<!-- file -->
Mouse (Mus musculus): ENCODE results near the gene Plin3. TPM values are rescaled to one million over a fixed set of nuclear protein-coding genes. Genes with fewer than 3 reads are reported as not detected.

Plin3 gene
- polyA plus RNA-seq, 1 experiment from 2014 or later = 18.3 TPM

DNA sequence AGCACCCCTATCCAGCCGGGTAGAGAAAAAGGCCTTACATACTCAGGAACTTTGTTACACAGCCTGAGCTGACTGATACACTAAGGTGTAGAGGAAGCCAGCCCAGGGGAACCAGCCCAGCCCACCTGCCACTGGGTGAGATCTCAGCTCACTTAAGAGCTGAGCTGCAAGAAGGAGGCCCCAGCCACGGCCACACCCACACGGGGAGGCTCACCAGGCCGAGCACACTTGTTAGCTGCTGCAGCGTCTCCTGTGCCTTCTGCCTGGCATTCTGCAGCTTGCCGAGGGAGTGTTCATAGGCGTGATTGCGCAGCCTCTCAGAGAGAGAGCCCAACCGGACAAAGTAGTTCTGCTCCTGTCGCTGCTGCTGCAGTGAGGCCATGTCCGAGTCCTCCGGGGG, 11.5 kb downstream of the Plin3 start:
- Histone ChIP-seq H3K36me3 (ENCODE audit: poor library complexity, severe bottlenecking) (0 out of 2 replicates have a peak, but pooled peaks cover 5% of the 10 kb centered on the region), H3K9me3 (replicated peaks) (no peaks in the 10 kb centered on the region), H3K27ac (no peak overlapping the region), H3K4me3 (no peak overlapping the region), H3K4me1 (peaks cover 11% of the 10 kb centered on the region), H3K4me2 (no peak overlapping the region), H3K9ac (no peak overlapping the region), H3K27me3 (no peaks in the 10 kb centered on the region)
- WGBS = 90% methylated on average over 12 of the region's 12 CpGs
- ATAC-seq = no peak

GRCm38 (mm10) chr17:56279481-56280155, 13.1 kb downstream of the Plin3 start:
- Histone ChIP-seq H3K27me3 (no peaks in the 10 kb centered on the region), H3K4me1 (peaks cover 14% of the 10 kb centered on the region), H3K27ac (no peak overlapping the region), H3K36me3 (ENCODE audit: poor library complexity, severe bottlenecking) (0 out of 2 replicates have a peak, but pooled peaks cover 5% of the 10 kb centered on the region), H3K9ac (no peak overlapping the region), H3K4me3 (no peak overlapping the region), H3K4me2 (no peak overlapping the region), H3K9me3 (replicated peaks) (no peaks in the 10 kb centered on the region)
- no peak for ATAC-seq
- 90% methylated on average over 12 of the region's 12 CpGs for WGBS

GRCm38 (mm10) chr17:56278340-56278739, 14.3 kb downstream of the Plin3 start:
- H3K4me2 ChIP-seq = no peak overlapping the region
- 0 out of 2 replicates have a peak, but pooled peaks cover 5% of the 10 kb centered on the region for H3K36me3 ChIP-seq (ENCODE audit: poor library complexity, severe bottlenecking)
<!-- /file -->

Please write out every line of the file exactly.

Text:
Mouse (Mus musculus): ENCODE results near the gene Plin3. TPM values are rescaled to one million over a fixed set of nuclear protein-coding genes. Genes with fewer than 3 reads are reported as not detected.

Plin3 gene
- polyA plus RNA-seq, 1 experiment from 2014 or later = 18.3 TPM

DNA sequence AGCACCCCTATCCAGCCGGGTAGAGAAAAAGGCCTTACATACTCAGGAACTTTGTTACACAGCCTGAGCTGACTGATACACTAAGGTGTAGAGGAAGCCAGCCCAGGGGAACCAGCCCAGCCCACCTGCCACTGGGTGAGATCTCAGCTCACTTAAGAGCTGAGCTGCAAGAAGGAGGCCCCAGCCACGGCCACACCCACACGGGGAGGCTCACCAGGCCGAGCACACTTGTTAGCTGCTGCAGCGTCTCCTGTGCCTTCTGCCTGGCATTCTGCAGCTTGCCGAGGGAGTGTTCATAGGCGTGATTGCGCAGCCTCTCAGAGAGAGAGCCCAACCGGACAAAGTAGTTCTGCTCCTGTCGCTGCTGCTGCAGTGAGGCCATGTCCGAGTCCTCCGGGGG, 11.5 kb downstream of the Plin3 start:
- Histone ChIP-seq H3K36me3 (ENCODE audit: poor library complexity, severe bottlenecking) (0 out of 2 replicates have a peak, but pooled peaks cover 5% of the 10 kb centered on the region), H3K9me3 (replicated peaks) (no peaks in the 10 kb centered on the region), H3K27ac (no peak overlapping the region), H3K4me3 (no peak overlapping the region), H3K4me1 (peaks cover 11% of the 10 kb centered on the region), H3K4me2 (no peak overlapping the region), H3K9ac (no peak overlapping the region), H3K27me3 (no peaks in the 10 kb centered on the region)
- WGBS = 90% methylated on average over 12 of the region's 12 CpGs
- ATAC-seq = no peak

GRCm38 (mm10) chr17:56279481-56280155, 13.1 kb downstream of the Plin3 start:
- Histone ChIP-seq H3K27me3 (no peaks in the 10 kb centered on the region), H3K4me1 (peaks cover 14% of the 10 kb centered on the region), H3K27ac (no peak overlapping the region), H3K36me3 (ENCODE audit: poor library complexity, severe bottlenecking) (0 out of 2 replicates have a peak, but pooled peaks cover 5% of the 10 kb centered on the region), H3K9ac (no peak overlapping the region), H3K4me3 (no peak overlapping the region), H3K4me2 (no peak overlapping the region), H3K9me3 (replicated peaks) (no peaks in the 10 kb centered on the region)
- no peak for ATAC-seq
- 90% methylated on average over 12 of the region's 12 CpGs for WGBS

GRCm38 (mm10) chr17:56278340-56278739, 14.3 kb downstream of the Plin3 start:
- H3K4me2 ChIP-seq = no peak overlapping the region
- 0 out of 2 replicates have a peak, but pooled peaks cover 5% of the 10 kb centered on the region for H3K36me3 ChIP-seq (ENCODE audit: poor library complexity, severe bottlenecking)